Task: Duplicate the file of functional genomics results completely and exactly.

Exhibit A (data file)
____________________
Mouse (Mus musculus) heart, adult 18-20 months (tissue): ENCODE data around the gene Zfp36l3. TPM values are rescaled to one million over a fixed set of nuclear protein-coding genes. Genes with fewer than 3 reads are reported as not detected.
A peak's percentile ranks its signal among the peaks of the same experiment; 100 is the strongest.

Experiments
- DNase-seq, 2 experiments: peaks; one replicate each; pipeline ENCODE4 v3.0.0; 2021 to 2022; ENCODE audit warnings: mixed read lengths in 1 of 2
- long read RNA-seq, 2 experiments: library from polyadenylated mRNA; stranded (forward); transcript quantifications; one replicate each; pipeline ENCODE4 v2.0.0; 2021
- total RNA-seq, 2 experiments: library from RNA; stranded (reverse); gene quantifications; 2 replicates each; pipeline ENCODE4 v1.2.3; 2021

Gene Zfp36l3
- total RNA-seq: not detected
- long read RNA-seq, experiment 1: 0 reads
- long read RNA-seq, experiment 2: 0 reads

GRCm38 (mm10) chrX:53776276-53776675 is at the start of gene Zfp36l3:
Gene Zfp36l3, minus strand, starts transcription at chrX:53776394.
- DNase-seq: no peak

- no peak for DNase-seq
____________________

Mouse (Mus musculus) heart, adult 18-20 months (tissue): ENCODE data around the gene Zfp36l3. TPM values are rescaled to one million over a fixed set of nuclear protein-coding genes. Genes with fewer than 3 reads are reported as not detected.
A peak's percentile ranks its signal among the peaks of the same experiment; 100 is the strongest.

Experiments
- DNase-seq, 2 experiments: peaks; one replicate each; pipeline ENCODE4 v3.0.0; 2021 to 2022; ENCODE audit warnings: mixed read lengths in 1 of 2
- long read RNA-seq, 2 experiments: library from polyadenylated mRNA; stranded (forward); transcript quantifications; one replicate each; pipeline ENCODE4 v2.0.0; 2021
- total RNA-seq, 2 experiments: library from RNA; stranded (reverse); gene quantifications; 2 replicates each; pipeline ENCODE4 v1.2.3; 2021

Gene Zfp36l3
- total RNA-seq: not detected
- long read RNA-seq, experiment 1: 0 reads
- long read RNA-seq, experiment 2: 0 reads

GRCm38 (mm10) chrX:53776276-53776675 is at the start of gene Zfp36l3:
Gene Zfp36l3, minus strand, starts transcription at chrX:53776394.
- DNase-seq: no peak

- no peak for DNase-seq